With the ever increasing challenges, ethical conflicts and dilemmas that practitioners encounter in the course of their duty, there is a compelling need to make better and informed choices, decisions or judgment to resolve the same. In view of this, several ethical reasoning theories have been put forward, and an insight of this is very crucial in giving practitioners a framework and basis in making sound and rational decisions. This paper therefore seeks explore the various ethical reasoning theories and ascertain their effectiveness in resolving ethical dilemmas and conflicts.
Utilitarianism theory which was developed in 19th century by John Stuart Mill and Jeremy Bentham seeks to explain that ethical actions are the ones which try to achieve a greater proportion of good compared to evil. In analyzing issues using this theory, various possible actions are identified then the effects of each are weighed. It is after this that the action with the least harm but highest benefits to many people, is selected. Mill in his theory argued that for something to be desirable it is because some one desires and since pleasure or happiness is the desire of everybody then it follows that happiness is the most desirable thing and thus the common good. Utilitarianism has been employed greatly when making ordinary decision in life. For instance, when choosing careers, college. Promoting or demoting employees and other judgments one has to weigh the effects of each before settling on a decision and this mode has proven to be effective. In day to day life consequences are often weighed and good ones chosen (Barbra, 2010).
Relativism theory approaches issues from the position that truth is different when viewed by two people. This implies that different points of view are equal and therefore it is the individual who determines what is right for them. According to this theory, there are no moral wrong, rights or absolutes and moral values are bound to change over time with the changes in social norms. This theory allows for flexibility by allowing people to change ethically as other aspects like knowledge, technology and culture change in the society. This theory has found many application since it gives an individual a position to make his choices and which are not under the influence of anybody. Every day people decide to do something even after being told not to do (Baghramian, 2004).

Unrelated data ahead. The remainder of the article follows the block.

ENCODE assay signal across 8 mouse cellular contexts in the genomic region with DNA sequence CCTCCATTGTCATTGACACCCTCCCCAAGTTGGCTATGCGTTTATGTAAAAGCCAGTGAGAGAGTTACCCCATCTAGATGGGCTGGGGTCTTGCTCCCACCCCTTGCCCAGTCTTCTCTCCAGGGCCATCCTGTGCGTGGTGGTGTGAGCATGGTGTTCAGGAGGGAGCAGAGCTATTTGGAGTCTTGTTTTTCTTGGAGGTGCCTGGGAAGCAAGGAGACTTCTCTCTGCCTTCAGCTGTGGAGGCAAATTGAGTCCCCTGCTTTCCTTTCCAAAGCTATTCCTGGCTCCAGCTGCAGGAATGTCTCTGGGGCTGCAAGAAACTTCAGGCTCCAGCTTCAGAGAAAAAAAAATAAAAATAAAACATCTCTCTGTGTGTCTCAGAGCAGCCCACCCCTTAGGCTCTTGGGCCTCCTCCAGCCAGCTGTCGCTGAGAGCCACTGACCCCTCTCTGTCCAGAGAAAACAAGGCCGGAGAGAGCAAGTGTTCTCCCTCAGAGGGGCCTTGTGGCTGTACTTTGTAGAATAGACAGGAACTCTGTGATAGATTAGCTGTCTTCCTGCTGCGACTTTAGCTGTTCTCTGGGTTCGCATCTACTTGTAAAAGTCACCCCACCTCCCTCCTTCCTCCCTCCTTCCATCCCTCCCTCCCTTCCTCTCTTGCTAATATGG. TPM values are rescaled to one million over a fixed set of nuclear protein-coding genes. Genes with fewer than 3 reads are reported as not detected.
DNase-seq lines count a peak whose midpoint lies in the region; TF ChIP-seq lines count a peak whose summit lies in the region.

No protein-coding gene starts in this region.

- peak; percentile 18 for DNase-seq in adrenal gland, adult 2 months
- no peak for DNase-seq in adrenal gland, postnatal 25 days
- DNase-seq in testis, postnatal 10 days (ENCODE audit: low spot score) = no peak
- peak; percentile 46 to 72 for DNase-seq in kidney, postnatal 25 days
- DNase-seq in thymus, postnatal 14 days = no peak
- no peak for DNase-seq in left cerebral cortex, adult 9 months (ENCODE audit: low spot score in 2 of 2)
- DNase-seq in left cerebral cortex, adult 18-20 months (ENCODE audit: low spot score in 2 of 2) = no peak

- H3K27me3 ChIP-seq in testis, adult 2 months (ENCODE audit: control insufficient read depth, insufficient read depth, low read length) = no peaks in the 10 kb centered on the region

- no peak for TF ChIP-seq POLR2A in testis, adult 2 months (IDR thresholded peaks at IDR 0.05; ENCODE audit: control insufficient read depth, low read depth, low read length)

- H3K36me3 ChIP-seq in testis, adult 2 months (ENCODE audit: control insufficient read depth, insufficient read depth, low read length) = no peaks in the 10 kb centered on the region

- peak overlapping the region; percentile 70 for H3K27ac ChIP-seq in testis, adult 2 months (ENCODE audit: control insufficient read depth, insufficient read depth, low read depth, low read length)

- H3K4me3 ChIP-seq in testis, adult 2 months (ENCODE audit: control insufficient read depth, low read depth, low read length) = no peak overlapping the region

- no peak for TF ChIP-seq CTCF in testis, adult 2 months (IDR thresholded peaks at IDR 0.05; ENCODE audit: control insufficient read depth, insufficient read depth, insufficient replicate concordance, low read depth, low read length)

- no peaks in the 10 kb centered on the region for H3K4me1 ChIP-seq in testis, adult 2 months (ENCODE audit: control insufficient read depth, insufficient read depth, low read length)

Kant's Formalist Theory
This was a theory put forward by a German philosopher Immanuel Kant in 18th century. This theory seeks to explain moral judgments from their logical context rather than from their content. He argued that human will is the intrinsic point when making a rule or judgment and therefore human will can apply these rules to any confronting situation. From his reasoning, it is only the laws of the universe that can be moral. He uses the words 'form' and 'content' which are terms in metaphysical philosophy. Form in this case refers to the shape of something without content and so he reasons that good or right are forms. This theory therefore, concentrates on the origin of goodness and rejects morals which are actually true. The universal law therefore is the sole determinant of actions (Barbra, 2010).
According to this theory, a moral action is the one which is independent on influence and since nothing interferes will universal laws then they are absolute. This theory has not been that effective as critics have often challenged it. They challenge that adhering strictly to universal laws and principles may encourage people to be morally rigid and thus fail to reflect diverse responses that are needed in more complex but moral scenarios. Moreover, in a case where occur two or more principles conflict then there is no clear manner to decide the precedence of a rule or principle (Barbra, 2010).
Wallace's Ethical Contextualism
This theory seeks to describe views by laying emphasis on the context an action was taken. Wallace argues that actions can only be understood depending on the circumstance of that context. The idea behind this theory is the fact that conflicts can arise between two or more ethical principles. This is argument by Wallace contradicts Kant's theory that rest absolute reasons on universal laws. Wallace asserts that the change in learning rules and situations so does the need for different ethical measures to be undertaken that meets the demand of the challenges of the situation. This theory has been successful in cases where two principles overlap as it weighs two compelling principles and comes up with a solution that is considerate of the situation (Harding, 2010).
Theory application in area of specialization
The ethical issue under consideration revolves around whether the clinical psychologist should teach the physiological psychology class despite not being competent in that field. Should his taking up of the classes be based on the fact that several seniors will not graduate if they do not take up the course? Although he is not competent but qualified like any member of the department, the departmental chair wants him take up the course. So the question remains, should the fact that his schedule can accommodate the lesson be a determining factor?
The claimants in this aspect consist of those who are aware of the planned move to ask the psychologist to take the class and those who are not. The departmental chair is the one who stands to benefit if the psychologist takes the lesson since his roles would have been discharged. The students as well are the determining factor. Although they may not be aware of the clinical psychologist's incompetence in that field, they want to be taught the course so as not to miss on the graduation. Lastly the institution at large is also an interested party as they would not like anything that compromises the quality of education.